Firstly, let's be clear, fixing a broken IT department is not for the faint hearted. You will need a mixture of planning, drive, people skills, IT & technology capability, lots of communication and luck.
Every business turnaround situation is different but here are some general guidelines that I have used with great success, and I consider to be vital in this high pressure, often crisis, situation.
1. Get the support from your sponsor at the outset. This is absolutely essential. In effect, this means agreeing a "contract" whereby you agree to turnaround the department in return for getting the necessary resources (provided, of course, that they are reasonable requests). Those resources can be any or all of expenditure, staff, political support or strategic direction.
2. The plan built in your first 30 days needs to identify the major components of your strategy for next 2-3 years so you need to have looked under as many stones as possible. I tend to call this plan the "get-well" plan.
3. Part of the 30 day plan needs to be a honest assessment of the timescales for the turnaround. Generally, it takes 6-9 months to "stabilise the patient" with the following 18-24 months to complete the turnaround and carry out some limited future-proofing.
4. The 30 day plan will evolve over time as actions get completed and new actions get added. However it is a great starting point and I find that I still have a "get-well" plan at the end of the turnaround even though it has none of the original actions on it.
5. The core of the plan and the thinking that goes into it is based on a very simple structure. Look at the People first, then the Processes and finally the Technology. If you have looked at the first two in depth then often there is little that needs to be done in terms of technology. For example, let"s say that an organization is having a problem with its firewalls as they are quite unreliable. The root cause could be that the staff are poorly trained or motivated or that the change management processes are poor, or it could be that the firewalls are old and unreliable. The point is that it is easy to assume that a technical problem requires a technical answer and often it doesn"t.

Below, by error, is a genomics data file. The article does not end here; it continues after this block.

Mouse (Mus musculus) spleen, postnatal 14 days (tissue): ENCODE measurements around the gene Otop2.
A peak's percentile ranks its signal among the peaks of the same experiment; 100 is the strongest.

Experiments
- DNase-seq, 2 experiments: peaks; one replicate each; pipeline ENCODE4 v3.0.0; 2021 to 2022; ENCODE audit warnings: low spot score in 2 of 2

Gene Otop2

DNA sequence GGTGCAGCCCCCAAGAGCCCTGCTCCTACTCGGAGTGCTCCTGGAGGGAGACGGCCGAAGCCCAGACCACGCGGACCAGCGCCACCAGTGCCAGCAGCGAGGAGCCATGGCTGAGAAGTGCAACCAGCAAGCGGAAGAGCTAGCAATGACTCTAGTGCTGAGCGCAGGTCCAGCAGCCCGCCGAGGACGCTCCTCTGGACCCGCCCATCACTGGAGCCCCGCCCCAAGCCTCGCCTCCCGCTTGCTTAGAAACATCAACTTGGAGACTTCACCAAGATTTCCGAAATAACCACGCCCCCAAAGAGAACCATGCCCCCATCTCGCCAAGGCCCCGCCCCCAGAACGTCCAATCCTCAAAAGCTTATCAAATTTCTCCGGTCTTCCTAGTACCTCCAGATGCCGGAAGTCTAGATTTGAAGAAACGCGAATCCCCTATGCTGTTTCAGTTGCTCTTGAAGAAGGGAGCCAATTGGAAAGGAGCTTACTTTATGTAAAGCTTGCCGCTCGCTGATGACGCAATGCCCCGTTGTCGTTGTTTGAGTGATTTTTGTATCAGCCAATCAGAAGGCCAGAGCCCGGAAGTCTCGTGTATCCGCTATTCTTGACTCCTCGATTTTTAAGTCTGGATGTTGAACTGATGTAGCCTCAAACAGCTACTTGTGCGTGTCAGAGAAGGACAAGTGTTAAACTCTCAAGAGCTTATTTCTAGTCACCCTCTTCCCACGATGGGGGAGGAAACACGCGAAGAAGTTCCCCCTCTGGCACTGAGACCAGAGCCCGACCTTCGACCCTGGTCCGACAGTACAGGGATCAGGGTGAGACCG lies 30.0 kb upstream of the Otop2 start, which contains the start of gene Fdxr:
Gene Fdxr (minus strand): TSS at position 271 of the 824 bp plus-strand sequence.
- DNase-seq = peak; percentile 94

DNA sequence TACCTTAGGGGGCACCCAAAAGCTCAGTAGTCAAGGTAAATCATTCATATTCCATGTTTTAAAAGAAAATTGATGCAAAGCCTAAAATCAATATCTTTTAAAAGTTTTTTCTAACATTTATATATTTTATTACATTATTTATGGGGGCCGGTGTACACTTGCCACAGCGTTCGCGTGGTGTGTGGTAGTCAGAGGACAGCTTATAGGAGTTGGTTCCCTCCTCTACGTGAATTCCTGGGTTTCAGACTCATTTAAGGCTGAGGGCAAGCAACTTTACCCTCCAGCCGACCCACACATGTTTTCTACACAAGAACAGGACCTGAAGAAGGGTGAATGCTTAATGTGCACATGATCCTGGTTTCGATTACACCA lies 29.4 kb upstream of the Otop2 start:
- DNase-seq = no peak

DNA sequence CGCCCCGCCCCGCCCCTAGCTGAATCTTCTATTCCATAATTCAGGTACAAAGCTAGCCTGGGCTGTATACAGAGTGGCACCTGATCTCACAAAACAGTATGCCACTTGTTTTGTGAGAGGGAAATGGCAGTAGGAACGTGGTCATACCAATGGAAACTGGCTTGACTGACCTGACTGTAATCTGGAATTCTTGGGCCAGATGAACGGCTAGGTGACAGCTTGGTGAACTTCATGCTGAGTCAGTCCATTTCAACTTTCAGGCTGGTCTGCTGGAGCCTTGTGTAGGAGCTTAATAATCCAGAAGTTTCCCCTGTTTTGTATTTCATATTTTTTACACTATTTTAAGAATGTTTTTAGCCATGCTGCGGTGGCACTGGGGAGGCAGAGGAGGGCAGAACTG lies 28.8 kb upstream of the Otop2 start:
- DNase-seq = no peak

6. It is important to listen to the staff. You may have seen particular actions work well in other organizations but the staff are usually the closest to the problems and often have some excellent ideas on how to solve them. By considering carefully their ideas, you gain their loyalty and their motivation to make things work.
7. Everyone has their own management style. Mine is what you might call "firm but fair", so I will absolutely drive the teams to hit deadlines but also appreciate when, through no fault of their own, they are unable to deliver bang on time. Generally, if you have a firm word with some one then the word gets around and you don"t need to do it any more. I find that this style binds the staff to me so that we jointly turnaround the department.
8. Finally, I am a fan of tactical outsourcing but usually only where it is difficult to retain staff and the processes are solid. Even then, I tend to keep a mixture of internal and outsourced staff, in order to mitigate any potential risk.
I hope that the above may prove useful. Please feel free to add your own thoughts in the comments section below.